A Step by Step Painting of Paganus – Aradia Miniatures Pt1 – Julien Reymond

Step by Step Painting of Paganus – the PRELUDE

Technique: wet blending with acrylic

(two little days of work)

Hi, my name is Julien Reymond and I am glad to be asked by Jay to do my first article in English. It was not so easy for me to write but it’s a pleasure and a good opportunity to share my painting process with the community. In this part I would like to offer you the global step by step of the Paganus project and although I cover a lot here I have much more to show you, maybe another two parts, enjoy!

The choice of the miniature

Choosing a mini mean for me to choose a piece that make you feel something. A piece that motivate you to paint it with pleasure. It’s one of the most important things. I thought that Paganus was a great choice for an article and I really want to paint it. A really nice piece sculpted by Benoit Cauchies, based on the Concept Art by Stefano Moroni and released by my friends from Aradia Miniatures.

Furthermore the scene really fitted some present context yet on a different point. So it was interesting to do it.

This kit give you a lot of different possibilities due to all the protagonists in it.

Preparation

After a good first session of assembly, preparation and deburring (deflashing). (I do not hesitate to return severals times on this point until satisfied) I am ready to build my project. I take time to look at the piece and to let my imagination come forth, to let flow the creativity process.  I think and look around me for what could be useful in this project. I want to start my flesh from a tint of green. This will fit nicely with the beautiful red color base I have. The shape of both of them give a nice distribution in height.

The choice of the base is always important to fit well with the mini and to put it in perspective and increase it’s value. After a small test for optimal positioning, we can drill and fix the mini. To protect the varnished red flat parts, I cover them with masking tape.

I attack then the texture of the ground. I use milliput that I arranged and then leveled a little bit randomly. Once I am satisfied, some varying grades of gravel and sand is added.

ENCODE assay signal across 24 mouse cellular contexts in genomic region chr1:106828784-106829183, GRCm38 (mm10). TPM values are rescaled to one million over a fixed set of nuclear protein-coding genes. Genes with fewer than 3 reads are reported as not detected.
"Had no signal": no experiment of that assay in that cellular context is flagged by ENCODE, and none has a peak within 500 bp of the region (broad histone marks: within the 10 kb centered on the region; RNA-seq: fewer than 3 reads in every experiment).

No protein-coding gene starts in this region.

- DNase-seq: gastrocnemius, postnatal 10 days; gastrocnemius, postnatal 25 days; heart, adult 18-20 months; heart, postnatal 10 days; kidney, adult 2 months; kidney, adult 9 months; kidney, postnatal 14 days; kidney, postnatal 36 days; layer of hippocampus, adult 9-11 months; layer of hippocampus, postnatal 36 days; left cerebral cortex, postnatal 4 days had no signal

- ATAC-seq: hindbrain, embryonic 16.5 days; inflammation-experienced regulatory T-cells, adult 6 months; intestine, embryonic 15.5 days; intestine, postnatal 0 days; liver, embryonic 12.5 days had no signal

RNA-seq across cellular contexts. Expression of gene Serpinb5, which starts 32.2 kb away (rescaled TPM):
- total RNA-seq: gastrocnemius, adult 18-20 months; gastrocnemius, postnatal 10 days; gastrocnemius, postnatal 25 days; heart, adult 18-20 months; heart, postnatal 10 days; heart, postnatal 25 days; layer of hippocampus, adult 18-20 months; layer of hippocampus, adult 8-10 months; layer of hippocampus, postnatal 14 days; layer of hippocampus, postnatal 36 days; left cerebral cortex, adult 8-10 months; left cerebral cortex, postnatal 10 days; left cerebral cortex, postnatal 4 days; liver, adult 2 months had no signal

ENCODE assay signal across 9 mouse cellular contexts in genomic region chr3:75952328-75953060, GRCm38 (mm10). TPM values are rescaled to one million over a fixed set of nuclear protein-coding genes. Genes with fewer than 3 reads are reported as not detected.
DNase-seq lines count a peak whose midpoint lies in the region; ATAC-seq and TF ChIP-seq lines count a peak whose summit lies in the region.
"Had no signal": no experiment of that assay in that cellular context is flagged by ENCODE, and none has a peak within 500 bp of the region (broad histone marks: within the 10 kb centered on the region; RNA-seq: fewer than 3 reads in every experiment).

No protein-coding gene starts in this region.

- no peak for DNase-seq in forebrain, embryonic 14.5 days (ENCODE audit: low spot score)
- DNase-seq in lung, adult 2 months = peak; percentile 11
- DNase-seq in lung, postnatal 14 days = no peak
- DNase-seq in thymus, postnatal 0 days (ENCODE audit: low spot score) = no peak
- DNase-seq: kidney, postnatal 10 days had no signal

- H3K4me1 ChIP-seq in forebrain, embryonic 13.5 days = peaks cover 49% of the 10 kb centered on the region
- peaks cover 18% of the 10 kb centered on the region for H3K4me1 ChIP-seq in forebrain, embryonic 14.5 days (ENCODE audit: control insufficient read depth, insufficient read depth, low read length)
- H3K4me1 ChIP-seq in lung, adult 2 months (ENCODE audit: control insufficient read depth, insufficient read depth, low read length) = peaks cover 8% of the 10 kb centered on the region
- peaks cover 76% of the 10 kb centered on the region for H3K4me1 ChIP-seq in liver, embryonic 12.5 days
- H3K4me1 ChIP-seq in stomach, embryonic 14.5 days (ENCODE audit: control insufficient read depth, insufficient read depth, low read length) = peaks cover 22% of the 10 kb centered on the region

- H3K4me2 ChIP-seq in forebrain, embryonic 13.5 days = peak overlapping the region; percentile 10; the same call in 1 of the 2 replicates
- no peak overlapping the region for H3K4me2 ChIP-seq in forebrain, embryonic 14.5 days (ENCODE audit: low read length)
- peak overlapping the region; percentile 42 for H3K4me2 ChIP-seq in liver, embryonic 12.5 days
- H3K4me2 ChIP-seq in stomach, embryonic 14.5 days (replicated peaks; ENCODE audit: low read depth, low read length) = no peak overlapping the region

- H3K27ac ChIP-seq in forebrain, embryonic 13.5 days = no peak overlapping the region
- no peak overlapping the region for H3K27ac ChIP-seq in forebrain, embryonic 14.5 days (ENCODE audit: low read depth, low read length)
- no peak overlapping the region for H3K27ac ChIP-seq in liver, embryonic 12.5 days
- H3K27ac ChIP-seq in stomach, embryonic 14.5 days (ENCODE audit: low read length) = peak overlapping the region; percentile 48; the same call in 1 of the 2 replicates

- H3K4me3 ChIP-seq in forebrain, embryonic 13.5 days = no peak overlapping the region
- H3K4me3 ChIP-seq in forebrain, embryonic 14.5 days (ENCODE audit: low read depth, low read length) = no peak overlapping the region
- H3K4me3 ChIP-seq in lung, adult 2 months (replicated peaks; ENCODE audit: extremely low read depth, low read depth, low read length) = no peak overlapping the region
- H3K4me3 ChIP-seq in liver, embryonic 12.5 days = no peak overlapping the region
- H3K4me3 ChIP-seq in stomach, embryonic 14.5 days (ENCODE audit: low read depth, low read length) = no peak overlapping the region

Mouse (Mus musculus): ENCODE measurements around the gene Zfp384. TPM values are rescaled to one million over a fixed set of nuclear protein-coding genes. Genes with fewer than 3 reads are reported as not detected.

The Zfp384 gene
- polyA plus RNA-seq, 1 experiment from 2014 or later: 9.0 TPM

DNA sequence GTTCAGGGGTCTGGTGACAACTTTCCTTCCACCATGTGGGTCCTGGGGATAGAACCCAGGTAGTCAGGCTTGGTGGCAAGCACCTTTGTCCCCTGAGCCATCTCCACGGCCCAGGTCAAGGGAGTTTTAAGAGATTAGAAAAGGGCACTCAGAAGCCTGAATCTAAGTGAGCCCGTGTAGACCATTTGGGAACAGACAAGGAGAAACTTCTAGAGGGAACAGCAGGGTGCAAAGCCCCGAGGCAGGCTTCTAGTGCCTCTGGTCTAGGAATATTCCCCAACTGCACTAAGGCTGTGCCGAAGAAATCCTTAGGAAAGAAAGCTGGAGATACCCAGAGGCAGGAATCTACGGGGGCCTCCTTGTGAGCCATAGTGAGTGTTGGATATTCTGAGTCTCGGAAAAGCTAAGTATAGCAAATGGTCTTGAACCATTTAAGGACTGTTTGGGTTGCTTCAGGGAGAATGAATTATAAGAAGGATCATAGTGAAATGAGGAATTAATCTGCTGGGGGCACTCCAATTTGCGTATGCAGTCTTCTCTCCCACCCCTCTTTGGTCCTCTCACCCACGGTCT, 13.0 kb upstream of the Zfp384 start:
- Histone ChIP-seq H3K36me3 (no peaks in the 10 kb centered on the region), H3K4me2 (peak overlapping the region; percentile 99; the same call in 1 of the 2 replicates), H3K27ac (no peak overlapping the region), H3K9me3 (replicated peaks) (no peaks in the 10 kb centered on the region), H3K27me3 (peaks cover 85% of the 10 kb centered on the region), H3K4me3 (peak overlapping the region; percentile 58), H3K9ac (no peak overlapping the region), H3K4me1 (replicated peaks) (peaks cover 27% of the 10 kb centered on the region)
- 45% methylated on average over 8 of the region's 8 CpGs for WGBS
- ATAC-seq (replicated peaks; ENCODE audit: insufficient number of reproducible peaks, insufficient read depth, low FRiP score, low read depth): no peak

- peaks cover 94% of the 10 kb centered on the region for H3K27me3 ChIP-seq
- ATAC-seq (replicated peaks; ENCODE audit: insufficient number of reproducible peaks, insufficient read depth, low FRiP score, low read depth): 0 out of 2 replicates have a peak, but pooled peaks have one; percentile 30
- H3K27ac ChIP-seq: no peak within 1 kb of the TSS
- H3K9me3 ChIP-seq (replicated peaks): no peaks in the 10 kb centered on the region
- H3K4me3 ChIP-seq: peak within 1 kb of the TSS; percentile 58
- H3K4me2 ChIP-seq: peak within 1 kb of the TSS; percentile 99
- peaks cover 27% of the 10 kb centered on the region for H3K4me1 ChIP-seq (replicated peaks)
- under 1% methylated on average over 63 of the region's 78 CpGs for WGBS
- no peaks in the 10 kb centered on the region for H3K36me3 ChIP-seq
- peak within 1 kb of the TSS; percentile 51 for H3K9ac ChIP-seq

This slideshow requires JavaScript.

I add the others part and the protagonists to the scene, to see if it’s well balanced and then begin attaching small grass tufts and twigs with superglue (one by one). This will add a little bit of life and realism to the base. Fine sand and gravel are then fixed with Gravels and Sands from Ak or Mig, to seal and make some zones even more realistic and to add variation.

This slideshow requires JavaScript.

I take a little time for the last small verification for the deburring before doing the base coat. I take a lot of time for the preparation of my minis. When everything is good, let’s go for the pre-shading with airbrush.

Pre-shading

To reach well every part and to simplify my black basecoat, I don’t hesitate to work in separated pieces or sub assemblies.

Then I carefully apply my lights following a zenithal lighting approach. I focus it more upon the front part.

Tips: Here are the products I use:

-Flow release Golden (a little bit to help to dilute the paint)

-Personal mix (for paint dilution. Washes window liquid 80 % and 20 % demineralized water)

-Base coat: polyurethane Prince August white and black

-Cleaner Hansa (found at Aerodiscount)

Painting process

For this character, I have opted for a more spontaneous painting following a let it go approach. I want to, get a strong pigmentation of my colours than a pastel approach for the flesh, and to play between flat and shine of the colours. In general, I start directly with airbrush to make a big sketch of the colours repartitions (this method will be for a next article). This will make a more pastel approach.